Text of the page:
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Call the Midwife  [message #68999] Mon, 02 February 2015 15:21 Go to next message
timmy   United Kingdom

Has no life at all
Location: UK, in Devon
Registered: February 2003
Messages: 13497



We have a reasonably banal TV series, Call the Midwife, based on the real experiences of a midwife in London during and after The Blitz. The books are now exhausted, and we have reached 1960 using screen writers who have developed the original theme. It's Sunday evening TV, a mixture of schmaltz and social justice of the day.

Yesterday, the series decided to focus on the stigma of homosexuality. It did it poorly initially, albeit dramatically, and took me back to my own fears about being queer. The man was married. There the similarity ends. He was arrested by being entrapped by a 'pretty policemen' in a gentleman's toilet, prosecuted, and sentenced to be cured with stilbestrol. "You will take this until you are cured," intoned the judge.

In the community the neighbours hurled insults at his wife, and he attempted suicide by car exhaust fumes. His wife hurled insults at him, too.

I had not anticipated being affected by Sunday Night TV, but it was as though I was living it. I was going to say "again", but I never quite lived it.

The political background is the Wolfenden report, published in 1957, which meant I great up amidst a great discussion about those fucking homos. There was no political appetite for it at the time, so the broad recommendations were enshrined in law in 1967 here.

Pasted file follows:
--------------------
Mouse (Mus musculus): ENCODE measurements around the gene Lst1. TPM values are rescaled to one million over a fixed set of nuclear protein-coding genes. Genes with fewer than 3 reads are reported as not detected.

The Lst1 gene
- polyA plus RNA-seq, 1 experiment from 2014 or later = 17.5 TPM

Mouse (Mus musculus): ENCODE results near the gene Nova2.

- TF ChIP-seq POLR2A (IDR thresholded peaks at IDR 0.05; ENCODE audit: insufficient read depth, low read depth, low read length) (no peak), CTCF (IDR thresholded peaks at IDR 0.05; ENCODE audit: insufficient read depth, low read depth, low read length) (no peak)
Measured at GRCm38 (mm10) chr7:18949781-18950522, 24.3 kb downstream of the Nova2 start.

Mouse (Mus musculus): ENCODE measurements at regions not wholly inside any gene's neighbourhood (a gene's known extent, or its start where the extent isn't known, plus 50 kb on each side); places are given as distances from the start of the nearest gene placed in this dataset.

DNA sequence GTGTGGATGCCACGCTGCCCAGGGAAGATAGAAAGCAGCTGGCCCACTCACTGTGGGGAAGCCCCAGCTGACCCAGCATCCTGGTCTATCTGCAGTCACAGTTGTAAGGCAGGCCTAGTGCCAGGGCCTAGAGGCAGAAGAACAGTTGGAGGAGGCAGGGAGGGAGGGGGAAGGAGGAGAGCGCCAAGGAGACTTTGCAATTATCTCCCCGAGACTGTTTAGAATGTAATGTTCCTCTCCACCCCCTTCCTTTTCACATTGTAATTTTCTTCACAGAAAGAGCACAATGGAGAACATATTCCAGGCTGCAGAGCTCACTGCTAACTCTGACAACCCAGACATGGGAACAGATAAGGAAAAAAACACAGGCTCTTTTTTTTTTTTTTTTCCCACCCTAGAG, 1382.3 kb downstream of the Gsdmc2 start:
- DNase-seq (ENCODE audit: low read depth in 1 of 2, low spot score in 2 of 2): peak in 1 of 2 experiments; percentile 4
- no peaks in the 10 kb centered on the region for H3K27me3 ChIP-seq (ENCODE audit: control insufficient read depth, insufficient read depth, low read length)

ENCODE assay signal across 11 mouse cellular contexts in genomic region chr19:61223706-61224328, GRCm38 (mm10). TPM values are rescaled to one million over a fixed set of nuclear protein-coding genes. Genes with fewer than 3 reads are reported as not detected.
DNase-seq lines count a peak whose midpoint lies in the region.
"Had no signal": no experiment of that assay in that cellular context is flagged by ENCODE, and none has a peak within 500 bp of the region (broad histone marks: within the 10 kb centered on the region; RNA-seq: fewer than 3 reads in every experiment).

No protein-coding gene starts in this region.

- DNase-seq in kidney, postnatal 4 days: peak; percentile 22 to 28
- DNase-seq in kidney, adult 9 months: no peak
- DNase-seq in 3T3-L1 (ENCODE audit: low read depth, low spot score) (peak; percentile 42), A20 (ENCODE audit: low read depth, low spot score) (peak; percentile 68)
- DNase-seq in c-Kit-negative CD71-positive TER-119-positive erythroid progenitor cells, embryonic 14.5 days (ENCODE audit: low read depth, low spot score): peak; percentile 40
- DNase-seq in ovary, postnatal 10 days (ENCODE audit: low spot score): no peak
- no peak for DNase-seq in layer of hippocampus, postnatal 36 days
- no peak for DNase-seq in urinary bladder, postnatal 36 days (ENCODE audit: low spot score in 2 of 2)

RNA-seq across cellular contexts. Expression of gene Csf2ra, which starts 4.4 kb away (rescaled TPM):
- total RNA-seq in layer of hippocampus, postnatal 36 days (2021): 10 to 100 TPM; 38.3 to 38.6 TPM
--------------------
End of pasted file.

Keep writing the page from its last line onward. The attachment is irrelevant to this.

This show brought back my teenage pain.

It was also deeply uncomfortable to be watching it in company with my wife. I felt that she probably espoused the screen wife's reaction. Brokeback Mountain was an easy watch together, and disappointing. It was a lousy film. This banal TV series was well done and the very banality emphasised the attitudes of the era

[Updated on: Fri, 06 February 2015 17:21]




Author of Queer Me! Halfway Between Flying and Crying - the true story of life for a gay boy in the Swinging Sixties in a British all male Public School
Cottaging  [message #69000 is a reply to message #68999] Mon, 02 February 2015 15:32 Go to previous messageGo to next message
timmy   United Kingdom

Has no life at all
Location: UK, in Devon
Registered: February 2003
Messages: 13497



By "poorly initially" I mean that the entrapment scene lacked reality, or did in my view. I have my doubts that a casual gentlemen's encounter in toilets involves kissing, and I have more doubts that a policeman would appear to return the kiss. It seems to be to be much more a trouser fumbling experience. But what would I know. I have never cottaged. It repelled me as a teenager and repels me today. It is one major reason why I never came out, fearing that was all I was to be fit for as a queer.